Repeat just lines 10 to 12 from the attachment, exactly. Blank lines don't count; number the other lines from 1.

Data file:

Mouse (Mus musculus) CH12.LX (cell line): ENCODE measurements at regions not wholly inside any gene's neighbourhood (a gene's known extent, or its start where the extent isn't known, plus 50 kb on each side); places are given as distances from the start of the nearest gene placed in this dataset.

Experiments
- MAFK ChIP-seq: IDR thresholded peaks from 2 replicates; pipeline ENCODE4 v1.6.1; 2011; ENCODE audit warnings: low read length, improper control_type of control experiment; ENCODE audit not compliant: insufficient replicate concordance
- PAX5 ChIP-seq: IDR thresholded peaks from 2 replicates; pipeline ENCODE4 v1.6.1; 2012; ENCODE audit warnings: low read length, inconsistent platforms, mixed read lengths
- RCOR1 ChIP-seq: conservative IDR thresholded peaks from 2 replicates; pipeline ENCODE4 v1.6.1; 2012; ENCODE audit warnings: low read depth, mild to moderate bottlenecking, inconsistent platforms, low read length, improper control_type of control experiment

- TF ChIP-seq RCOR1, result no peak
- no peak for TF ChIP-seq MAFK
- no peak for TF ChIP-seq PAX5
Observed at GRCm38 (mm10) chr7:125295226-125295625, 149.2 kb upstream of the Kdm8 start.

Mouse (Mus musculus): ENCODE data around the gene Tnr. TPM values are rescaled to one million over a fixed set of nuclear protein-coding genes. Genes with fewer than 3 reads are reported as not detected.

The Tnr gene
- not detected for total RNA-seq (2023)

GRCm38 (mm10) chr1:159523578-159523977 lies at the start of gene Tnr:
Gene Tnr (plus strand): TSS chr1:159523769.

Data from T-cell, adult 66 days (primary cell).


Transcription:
Mouse (Mus musculus): ENCODE data around the gene Tnr. TPM values are rescaled to one million over a fixed set of nuclear protein-coding genes. Genes with fewer than 3 reads are reported as not detected.

The Tnr gene
- not detected for total RNA-seq (2023)